Poets: how do we wish to play with the medium of film? Filmmakers: how do we wish to strum the currents of poetry? Is one the water and the other the ripple that proves it not glass? Is one the world and the other the bowl in which it is caught, like a sky in a lake so we see it twice?
Ernest Hemingway once wrote in a letter to a friend, “writing and travel broaden your ass if not your mind and I like to write standing up.” Writing is closely connected with movement. In fact, it is its own sense of movement. Words move across the page, taking us from point A to point B, …
The language births a new meaning and a brand new poem is brought into the world. This is what makes erasure poetry so great; it finds new meaning in the original source text rather than completely steer away from it entirely.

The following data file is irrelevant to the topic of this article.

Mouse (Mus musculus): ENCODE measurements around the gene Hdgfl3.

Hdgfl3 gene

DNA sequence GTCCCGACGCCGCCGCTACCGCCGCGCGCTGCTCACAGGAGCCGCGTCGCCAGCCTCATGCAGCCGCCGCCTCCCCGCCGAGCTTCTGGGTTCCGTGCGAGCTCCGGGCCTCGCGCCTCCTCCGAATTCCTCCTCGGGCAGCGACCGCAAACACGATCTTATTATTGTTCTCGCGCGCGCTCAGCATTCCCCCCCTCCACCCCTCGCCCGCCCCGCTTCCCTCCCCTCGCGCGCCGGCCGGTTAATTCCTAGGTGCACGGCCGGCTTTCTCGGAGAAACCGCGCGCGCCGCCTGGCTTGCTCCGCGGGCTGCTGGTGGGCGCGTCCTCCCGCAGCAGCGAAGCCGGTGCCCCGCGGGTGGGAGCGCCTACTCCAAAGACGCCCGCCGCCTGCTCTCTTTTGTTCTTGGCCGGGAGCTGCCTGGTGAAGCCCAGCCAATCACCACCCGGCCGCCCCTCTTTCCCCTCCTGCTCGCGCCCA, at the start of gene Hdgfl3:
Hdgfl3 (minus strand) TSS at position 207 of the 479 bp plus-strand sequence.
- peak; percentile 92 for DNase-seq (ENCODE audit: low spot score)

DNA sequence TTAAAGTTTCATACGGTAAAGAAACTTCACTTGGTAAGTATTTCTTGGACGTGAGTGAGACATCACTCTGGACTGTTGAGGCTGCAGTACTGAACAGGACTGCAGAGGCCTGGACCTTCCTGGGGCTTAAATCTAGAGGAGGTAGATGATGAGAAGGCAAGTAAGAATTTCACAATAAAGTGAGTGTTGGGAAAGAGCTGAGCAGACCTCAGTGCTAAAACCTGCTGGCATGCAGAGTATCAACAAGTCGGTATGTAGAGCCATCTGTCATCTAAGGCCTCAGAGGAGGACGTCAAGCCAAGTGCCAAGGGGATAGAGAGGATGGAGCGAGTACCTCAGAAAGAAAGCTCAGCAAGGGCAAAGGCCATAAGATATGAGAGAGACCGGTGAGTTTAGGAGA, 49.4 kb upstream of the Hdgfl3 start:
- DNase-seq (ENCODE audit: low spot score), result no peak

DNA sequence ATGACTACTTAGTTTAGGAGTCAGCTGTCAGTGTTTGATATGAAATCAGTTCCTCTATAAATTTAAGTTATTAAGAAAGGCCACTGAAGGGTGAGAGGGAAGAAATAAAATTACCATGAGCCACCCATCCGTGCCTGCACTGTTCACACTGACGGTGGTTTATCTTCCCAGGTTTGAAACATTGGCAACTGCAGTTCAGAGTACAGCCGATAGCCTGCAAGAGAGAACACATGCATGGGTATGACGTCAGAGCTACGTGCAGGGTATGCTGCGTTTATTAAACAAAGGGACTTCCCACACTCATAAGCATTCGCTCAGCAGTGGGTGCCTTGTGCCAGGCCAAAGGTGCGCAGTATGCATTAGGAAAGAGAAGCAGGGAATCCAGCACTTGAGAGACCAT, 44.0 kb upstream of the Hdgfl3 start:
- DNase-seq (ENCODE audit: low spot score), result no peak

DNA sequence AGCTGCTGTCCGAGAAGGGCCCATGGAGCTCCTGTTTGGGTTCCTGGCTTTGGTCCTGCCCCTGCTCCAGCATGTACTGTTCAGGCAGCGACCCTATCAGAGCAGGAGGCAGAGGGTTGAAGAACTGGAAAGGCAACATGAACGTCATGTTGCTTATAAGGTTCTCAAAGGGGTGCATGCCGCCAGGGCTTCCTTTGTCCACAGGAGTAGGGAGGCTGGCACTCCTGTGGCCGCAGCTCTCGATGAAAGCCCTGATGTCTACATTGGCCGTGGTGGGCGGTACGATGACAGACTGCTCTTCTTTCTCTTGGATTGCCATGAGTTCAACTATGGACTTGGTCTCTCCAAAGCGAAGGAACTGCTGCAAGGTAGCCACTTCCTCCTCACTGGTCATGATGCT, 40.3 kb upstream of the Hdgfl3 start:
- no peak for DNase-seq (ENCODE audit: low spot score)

When I write code, it gives the other side of my brain a rest. I enjoy the problem solving that writing code presents and when I write a poem, I usually don’t try to problem-solve the poem.
How can we use language, both a barrier and a bridge, to do more than just speak about the natural world? Is there a way we can sing back to the birds, rush with the river and shudder for the wind?
“Distance running itself creates a hinge between physical exhaustion and the elevated mental capacity that exertion enables. It’s a lot like the effect of psychedelic drugs on perception. The mind attains a higher sense of awareness through specific, controlled altercations to the physical body…”
“Persona poems allow for the poet to no longer be bound in her own body.” Join Carly Joy Miller as she explores the persona poem and Patricia Smith’s poem, “34,” from Blood Dazzler.